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Monetary Policy and Debt Deflation: Some Computational Experiments

The paper presents an agent based model to study the possible effects of different fiscal and monetary policies in the context of debt deflation. We introduce a modified Taylor rule which includes the financial position of firms as a target. Monte Carlo simulations show that an excessive sensitivity of the central bank to inflation, the output gap and firms’ debt can have undesired and destabilising effects on the system, while an active fiscal policy appears to be able to effectively stabilise the economy. The paper also addresses the puzzle of low inflation during stock market booms by testing different behavioural rules for the central bank. We find that, in a context of sticky prices and volatile expectations, endogenous credit can be identified as the main source of the divergent dynamics of prices in the real and financial sector.

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Paper provided by Economics Discipline Group, UTS Business School, University of Technology, Sydney in its series Working Paper Series with number 10.

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Length: 27
Date of creation: 01 Jun 2013
Date of revision:
Handle: RePEc:uts:ecowps:10
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  1. Ben S. Bernanke, 1994. "The Macroeconomics of the Great Depression: A Comparative Approach," NBER Working Papers 4814, National Bureau of Economic Research, Inc.
  2. Di Guilmi, C. & Gaffeo, E. & Gallegati, M. & Palestrini, A., 2005. "International Evidence on Business Cycle Magnitude Dependence: An Analyisis of 16 Industrialized Countries, 1881-2000," International Journal of Applied Econometrics and Quantitative Studies, Euro-American Association of Economic Development, vol. 2(1), pages 5-16.
  3. Chiarella Carl & Di Guilmi Corrado, 2012. "The Fiscal Cost of Financial Instability," Studies in Nonlinear Dynamics & Econometrics, De Gruyter, vol. 16(4), pages 1-29, October.
  4. Battiston, Stefano & Delli Gatti, Domenico & Gallegati, Mauro & Greenwald, Bruce & Stiglitz, Joseph E., 2012. "Liaisons dangereuses: Increasing connectivity, risk sharing, and systemic risk," Journal of Economic Dynamics and Control, Elsevier, vol. 36(8), pages 1121-1141.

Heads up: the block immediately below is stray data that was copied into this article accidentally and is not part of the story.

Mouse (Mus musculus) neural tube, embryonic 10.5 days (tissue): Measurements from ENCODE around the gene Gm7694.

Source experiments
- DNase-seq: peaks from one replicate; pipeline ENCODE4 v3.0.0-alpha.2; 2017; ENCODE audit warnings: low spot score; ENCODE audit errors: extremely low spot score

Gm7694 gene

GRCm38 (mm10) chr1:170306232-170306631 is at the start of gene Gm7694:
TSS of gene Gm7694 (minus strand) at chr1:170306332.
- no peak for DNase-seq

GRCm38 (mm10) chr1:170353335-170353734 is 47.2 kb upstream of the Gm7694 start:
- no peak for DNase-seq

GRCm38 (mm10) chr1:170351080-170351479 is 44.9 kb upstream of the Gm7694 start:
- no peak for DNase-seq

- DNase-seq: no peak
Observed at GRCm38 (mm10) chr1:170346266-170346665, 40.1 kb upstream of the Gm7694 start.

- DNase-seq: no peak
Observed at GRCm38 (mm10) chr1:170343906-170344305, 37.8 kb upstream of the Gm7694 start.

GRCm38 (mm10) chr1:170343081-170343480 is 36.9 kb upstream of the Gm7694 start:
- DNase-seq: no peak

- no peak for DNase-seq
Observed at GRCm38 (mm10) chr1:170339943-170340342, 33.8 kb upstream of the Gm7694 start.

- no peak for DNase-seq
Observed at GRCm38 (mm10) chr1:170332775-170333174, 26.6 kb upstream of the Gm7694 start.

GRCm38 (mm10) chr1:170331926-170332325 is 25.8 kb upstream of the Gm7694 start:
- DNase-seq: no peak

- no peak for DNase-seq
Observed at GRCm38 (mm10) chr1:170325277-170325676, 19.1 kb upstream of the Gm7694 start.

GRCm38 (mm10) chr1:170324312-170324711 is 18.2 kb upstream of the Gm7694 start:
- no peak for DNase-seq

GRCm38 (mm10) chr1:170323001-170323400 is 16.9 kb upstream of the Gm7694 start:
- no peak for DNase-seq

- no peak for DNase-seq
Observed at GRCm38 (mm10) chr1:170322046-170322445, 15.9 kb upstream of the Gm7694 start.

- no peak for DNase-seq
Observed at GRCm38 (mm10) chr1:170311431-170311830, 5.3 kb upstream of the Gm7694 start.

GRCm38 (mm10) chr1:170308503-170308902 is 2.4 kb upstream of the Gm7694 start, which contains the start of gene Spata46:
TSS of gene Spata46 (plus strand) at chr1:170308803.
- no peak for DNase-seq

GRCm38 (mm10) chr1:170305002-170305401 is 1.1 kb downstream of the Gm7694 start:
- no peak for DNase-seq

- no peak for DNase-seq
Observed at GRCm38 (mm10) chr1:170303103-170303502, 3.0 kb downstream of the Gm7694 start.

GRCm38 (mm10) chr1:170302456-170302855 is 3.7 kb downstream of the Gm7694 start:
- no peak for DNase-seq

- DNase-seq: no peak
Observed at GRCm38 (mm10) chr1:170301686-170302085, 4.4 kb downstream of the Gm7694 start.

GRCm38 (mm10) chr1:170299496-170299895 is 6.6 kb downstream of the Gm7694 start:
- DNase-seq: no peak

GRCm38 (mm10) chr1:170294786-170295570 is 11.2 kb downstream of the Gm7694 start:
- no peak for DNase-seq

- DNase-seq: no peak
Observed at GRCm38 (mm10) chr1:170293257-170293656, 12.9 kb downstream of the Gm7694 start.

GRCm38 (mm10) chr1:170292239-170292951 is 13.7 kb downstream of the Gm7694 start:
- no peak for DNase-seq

5. Carl Chiarella & Corrado Di Guilmi, 2010. "The Financial Instability Hypothesis:a Stochastic Microfoundation Framework," Research Paper Series 273, Quantitative Finance Research Centre, University of Technology, Sydney.
  6. Robert J. Barro, 1989. "The Stock Market and Investment," NBER Working Papers 2925, National Bureau of Economic Research, Inc.
  7. Domenico Delli Gatti & Edoardo Gaffeo & Mauro Gallegati & Antonio Palestrini, 2005. "The Apprentice Wizard: Montetary Policy, Complexity And Learning," New Mathematics and Natural Computation (NMNC), World Scientific Publishing Co. Pte. Ltd., vol. 1(01), pages 109-128.
  8. Stephen Rousseas, 1985. "A Markup Theory of Bank Loan Rates," Journal of Post Keynesian Economics, M.E. Sharpe, Inc., vol. 8(1), pages 135-144, October.
  9. Delli Gatti, Domenico & Gallegati, Mauro & Greenwald, Bruce & Russo, Alberto & Stiglitz, Joseph E., 2010. "The financial accelerator in an evolving credit network," Journal of Economic Dynamics and Control, Elsevier, vol. 34(9), pages 1627-1650, September.
  10. Taylor, Lance & O'Connell, Stephen A, 1985. "A Minsky Crisis," The Quarterly Journal of Economics, MIT Press, vol. 100(5), pages 871-85, Supp..
  11. Tobin, James, 1969. "A General Equilibrium Approach to Monetary Theory," Journal of Money, Credit and Banking, Blackwell Publishing, vol. 1(1), pages 15-29, February.
  12. Gaffeo, Edoardo & Gallegati, Mauro & Palestrini, Antonio, 2003. "On the size distribution of firms: additional evidence from the G7 countries," Physica A: Statistical Mechanics and its Applications, Elsevier, vol. 324(1), pages 117-123.
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